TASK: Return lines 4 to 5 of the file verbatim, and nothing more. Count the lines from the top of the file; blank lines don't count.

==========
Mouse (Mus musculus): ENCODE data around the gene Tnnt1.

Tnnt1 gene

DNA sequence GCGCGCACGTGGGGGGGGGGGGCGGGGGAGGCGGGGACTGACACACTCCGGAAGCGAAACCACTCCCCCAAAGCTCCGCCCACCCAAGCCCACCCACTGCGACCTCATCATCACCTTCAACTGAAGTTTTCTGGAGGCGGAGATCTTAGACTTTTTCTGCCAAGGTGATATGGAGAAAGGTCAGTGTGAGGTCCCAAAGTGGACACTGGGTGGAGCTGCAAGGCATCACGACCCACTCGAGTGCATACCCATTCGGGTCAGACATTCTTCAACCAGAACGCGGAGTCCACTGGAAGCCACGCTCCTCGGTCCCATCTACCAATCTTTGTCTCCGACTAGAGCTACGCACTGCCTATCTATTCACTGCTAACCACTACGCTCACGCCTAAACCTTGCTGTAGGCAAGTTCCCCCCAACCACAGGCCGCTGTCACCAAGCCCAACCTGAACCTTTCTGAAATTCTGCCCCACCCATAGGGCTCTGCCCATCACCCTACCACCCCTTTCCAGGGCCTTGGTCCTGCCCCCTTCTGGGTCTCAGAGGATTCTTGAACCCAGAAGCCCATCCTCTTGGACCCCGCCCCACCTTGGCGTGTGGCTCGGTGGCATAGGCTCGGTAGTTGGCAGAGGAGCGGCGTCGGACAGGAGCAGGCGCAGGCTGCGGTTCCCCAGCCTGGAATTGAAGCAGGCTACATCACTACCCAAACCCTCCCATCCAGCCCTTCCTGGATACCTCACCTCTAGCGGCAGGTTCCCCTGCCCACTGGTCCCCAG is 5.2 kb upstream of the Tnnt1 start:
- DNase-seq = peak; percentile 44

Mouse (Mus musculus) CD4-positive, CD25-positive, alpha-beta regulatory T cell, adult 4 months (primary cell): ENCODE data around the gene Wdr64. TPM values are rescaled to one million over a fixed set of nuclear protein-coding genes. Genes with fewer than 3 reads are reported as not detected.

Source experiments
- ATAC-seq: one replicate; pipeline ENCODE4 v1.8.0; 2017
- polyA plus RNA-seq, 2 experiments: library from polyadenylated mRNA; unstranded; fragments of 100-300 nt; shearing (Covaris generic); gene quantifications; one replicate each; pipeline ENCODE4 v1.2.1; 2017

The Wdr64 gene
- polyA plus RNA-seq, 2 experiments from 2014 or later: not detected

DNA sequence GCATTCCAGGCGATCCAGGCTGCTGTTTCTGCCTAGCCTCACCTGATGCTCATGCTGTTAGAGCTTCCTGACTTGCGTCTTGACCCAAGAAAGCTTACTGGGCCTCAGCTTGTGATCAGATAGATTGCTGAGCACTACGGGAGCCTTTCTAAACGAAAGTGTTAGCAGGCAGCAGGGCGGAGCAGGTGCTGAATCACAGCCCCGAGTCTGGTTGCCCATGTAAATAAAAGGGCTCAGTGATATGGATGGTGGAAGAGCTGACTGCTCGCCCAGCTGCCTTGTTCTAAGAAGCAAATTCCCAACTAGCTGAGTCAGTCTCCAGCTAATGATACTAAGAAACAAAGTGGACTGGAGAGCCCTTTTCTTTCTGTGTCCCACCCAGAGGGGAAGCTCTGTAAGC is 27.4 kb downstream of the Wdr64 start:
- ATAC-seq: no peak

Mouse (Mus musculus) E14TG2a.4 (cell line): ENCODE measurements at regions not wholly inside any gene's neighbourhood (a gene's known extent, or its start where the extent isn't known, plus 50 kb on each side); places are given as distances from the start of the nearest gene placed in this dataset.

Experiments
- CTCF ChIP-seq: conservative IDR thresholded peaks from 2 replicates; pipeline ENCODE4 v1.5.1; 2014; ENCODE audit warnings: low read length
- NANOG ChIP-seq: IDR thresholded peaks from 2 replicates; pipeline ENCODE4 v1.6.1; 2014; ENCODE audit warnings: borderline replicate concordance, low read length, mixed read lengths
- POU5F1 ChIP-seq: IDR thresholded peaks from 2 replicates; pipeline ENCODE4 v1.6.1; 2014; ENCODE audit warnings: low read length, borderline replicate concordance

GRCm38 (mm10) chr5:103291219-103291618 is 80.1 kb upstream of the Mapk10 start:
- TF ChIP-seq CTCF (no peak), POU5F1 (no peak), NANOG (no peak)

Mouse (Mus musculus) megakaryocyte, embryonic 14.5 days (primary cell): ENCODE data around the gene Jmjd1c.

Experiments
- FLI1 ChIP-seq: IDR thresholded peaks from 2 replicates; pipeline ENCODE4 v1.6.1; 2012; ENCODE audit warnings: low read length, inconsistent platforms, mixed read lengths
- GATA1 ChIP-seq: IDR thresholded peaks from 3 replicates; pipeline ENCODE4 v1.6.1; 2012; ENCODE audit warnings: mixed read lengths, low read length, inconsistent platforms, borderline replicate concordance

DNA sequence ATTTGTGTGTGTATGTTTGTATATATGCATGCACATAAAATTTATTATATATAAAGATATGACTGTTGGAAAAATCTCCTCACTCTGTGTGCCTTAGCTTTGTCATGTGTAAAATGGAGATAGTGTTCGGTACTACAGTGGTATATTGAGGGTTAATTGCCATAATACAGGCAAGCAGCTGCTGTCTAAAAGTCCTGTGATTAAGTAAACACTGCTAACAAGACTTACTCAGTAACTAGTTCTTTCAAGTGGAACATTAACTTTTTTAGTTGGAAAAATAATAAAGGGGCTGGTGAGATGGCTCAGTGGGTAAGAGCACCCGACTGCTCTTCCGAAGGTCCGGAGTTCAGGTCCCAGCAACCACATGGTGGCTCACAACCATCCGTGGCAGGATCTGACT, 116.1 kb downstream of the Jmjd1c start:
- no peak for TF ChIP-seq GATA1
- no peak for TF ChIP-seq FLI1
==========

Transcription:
- DNase-seq = peak; percentile 44

Mouse (Mus musculus) CD4-positive, CD25-positive, alpha-beta regulatory T cell, adult 4 months (primary cell): ENCODE data around the gene Wdr64. TPM values are rescaled to one million over a fixed set of nuclear protein-coding genes. Genes with fewer than 3 reads are reported as not detected.